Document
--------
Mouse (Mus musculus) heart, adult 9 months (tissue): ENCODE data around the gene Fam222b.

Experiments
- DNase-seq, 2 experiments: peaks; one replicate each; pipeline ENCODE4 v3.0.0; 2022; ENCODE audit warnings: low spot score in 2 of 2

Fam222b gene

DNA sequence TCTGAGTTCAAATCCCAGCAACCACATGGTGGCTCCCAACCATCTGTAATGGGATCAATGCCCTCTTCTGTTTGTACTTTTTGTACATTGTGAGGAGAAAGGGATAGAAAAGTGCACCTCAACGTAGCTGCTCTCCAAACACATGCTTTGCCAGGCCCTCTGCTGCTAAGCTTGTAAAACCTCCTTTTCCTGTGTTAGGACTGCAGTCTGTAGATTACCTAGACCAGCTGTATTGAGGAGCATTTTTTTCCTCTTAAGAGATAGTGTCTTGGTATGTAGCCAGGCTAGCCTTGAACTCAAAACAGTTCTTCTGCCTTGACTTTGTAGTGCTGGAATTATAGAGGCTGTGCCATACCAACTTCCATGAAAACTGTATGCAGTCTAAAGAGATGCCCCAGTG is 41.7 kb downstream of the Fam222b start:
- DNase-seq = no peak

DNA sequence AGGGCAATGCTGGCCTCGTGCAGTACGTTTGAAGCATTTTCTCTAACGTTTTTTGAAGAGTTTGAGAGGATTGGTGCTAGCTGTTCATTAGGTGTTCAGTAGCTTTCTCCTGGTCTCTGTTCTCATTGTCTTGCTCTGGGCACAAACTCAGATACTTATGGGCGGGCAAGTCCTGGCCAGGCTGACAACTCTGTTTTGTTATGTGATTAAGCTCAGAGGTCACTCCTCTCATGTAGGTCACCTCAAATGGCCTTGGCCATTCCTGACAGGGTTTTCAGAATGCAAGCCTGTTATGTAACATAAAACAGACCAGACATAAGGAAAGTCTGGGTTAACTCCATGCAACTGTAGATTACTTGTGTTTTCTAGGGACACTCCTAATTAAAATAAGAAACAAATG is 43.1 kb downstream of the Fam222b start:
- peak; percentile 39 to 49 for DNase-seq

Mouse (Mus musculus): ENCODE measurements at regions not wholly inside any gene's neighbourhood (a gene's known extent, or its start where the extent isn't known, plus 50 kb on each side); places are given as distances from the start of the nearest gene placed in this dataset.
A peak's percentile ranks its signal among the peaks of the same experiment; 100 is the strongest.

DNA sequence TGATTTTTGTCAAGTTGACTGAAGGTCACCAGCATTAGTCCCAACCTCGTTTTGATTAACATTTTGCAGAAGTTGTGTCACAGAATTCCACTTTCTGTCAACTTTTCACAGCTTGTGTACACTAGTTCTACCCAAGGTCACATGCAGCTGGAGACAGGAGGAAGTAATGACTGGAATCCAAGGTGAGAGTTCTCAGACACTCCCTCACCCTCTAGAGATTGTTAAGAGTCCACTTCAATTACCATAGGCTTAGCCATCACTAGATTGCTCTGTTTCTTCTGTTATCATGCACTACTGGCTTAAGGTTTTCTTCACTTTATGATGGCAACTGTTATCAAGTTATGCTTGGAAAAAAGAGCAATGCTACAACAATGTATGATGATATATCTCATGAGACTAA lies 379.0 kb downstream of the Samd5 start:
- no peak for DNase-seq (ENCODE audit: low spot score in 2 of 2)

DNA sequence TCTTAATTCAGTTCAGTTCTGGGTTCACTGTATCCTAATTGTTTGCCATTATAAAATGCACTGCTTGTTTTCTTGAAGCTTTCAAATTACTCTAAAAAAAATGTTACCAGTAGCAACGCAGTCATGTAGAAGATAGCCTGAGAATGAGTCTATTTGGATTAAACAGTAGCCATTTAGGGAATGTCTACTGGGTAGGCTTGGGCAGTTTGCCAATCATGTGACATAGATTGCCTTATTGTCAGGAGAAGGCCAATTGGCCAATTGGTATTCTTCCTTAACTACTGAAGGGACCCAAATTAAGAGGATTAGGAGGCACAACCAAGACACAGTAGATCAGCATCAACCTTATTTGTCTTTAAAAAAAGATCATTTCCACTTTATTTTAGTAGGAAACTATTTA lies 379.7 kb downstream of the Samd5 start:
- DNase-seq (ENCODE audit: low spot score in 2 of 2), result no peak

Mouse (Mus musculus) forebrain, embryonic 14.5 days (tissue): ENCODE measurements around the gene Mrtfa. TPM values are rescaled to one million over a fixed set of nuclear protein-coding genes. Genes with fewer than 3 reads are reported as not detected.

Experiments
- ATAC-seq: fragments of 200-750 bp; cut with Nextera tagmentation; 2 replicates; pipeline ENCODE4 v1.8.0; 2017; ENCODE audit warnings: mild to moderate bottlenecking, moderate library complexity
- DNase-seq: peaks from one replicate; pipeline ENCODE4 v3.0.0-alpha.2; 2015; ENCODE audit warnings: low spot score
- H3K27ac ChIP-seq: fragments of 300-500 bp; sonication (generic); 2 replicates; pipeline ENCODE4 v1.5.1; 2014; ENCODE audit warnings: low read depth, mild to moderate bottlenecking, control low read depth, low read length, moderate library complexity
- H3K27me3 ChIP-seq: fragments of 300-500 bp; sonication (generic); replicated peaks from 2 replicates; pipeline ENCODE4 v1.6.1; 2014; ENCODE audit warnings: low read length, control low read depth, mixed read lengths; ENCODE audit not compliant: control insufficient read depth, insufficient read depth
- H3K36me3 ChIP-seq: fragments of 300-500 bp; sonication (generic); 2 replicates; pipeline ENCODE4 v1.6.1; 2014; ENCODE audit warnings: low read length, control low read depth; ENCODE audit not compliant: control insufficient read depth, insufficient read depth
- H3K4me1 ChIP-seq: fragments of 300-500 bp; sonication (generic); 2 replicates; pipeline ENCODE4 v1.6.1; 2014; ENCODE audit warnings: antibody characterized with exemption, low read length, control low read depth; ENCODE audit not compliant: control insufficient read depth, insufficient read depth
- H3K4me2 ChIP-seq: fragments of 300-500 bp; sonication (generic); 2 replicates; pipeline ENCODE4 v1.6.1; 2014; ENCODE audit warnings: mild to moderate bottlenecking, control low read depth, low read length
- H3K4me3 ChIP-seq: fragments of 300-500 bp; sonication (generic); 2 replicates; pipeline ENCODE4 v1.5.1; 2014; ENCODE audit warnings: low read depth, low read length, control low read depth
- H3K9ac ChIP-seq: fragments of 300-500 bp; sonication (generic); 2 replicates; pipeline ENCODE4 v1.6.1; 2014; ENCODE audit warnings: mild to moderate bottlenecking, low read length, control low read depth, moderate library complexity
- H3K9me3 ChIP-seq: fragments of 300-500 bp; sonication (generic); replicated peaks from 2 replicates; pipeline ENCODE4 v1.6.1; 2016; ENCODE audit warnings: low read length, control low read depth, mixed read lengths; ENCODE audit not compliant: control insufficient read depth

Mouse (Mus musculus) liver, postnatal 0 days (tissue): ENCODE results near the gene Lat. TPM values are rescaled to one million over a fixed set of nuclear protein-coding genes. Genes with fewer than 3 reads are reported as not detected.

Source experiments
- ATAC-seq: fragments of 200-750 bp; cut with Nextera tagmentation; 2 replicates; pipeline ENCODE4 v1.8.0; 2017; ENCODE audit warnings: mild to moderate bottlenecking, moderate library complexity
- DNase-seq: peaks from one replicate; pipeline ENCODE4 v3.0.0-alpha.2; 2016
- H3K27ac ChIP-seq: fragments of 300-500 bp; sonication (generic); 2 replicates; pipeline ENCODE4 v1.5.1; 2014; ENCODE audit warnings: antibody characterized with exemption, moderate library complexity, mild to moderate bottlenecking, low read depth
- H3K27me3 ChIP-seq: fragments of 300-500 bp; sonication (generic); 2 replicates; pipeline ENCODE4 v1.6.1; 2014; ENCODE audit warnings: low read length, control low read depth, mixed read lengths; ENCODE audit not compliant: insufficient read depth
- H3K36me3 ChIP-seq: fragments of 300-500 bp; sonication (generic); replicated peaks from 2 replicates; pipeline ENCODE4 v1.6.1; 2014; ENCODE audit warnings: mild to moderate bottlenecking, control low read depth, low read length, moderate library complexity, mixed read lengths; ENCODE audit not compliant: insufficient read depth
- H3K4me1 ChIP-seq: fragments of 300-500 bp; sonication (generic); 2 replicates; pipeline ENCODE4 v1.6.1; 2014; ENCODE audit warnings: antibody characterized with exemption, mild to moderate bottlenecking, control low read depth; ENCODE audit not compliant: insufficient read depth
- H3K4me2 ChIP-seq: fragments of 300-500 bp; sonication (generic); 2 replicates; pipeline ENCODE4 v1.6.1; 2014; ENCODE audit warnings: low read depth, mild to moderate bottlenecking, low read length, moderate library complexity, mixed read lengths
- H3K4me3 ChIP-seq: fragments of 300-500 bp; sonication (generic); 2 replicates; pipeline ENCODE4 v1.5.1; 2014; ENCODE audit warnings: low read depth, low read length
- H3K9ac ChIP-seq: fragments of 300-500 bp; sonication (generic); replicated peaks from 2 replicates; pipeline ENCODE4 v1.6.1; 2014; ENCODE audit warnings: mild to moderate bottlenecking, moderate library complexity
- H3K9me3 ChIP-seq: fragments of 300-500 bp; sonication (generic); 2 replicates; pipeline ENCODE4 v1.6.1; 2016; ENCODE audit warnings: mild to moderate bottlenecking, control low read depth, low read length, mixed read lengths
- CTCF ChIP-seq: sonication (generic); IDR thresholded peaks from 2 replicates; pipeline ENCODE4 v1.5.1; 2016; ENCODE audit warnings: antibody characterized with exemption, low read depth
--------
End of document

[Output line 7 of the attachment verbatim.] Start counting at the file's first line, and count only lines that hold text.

DNA sequence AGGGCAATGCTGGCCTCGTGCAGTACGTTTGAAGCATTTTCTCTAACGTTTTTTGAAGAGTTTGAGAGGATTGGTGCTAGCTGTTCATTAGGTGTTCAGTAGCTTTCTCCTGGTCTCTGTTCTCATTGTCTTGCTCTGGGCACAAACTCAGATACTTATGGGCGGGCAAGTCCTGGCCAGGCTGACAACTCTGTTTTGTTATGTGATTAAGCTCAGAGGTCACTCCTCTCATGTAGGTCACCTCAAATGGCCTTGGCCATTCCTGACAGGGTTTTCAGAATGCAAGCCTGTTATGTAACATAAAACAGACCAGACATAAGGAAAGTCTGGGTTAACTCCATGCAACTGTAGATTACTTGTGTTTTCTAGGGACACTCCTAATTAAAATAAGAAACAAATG is 43.1 kb downstream of the Fam222b start: